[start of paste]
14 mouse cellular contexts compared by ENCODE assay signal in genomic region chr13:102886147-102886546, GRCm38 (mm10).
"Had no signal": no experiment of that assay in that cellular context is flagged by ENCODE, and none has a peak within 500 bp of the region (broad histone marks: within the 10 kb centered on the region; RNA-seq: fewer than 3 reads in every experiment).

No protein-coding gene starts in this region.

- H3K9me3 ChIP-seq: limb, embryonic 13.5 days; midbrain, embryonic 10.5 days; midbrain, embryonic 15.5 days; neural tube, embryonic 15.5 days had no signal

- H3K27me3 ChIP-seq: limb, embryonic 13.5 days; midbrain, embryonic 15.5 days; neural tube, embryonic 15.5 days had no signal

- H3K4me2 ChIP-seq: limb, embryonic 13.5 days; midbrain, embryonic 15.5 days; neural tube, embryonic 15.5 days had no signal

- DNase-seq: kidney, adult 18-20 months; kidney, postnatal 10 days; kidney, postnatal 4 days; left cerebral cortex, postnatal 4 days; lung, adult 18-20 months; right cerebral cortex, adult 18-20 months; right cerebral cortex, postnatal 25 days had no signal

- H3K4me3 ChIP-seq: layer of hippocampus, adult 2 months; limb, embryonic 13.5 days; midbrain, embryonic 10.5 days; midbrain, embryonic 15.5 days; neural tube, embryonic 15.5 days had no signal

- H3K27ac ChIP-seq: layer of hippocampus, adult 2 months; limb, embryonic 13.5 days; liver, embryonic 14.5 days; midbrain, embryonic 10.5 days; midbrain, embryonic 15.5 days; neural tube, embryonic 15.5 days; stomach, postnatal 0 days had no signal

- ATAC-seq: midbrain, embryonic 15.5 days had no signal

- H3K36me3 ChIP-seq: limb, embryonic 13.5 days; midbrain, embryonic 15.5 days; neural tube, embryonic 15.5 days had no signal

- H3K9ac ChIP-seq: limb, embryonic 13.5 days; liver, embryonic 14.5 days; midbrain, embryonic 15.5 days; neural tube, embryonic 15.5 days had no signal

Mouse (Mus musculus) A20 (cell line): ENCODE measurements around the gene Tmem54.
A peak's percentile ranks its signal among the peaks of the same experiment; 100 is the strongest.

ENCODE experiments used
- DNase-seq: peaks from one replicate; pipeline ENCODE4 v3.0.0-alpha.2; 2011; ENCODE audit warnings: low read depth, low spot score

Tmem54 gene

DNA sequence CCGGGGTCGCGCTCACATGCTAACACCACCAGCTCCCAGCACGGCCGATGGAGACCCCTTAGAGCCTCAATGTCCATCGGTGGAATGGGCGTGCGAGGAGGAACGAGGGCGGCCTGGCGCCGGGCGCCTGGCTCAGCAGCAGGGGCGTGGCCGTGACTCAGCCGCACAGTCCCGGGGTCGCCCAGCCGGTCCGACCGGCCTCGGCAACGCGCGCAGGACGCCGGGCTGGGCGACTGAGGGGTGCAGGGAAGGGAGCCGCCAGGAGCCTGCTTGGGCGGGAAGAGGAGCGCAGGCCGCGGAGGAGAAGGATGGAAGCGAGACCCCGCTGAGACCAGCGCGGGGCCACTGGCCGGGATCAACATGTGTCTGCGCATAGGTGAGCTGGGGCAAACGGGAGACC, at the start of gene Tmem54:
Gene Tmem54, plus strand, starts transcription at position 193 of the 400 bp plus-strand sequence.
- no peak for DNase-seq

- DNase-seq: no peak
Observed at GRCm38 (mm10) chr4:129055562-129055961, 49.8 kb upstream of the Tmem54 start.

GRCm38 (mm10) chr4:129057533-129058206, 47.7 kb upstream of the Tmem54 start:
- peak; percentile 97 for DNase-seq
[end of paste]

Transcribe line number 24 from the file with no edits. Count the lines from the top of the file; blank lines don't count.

- peak; percentile 97 for DNase-seq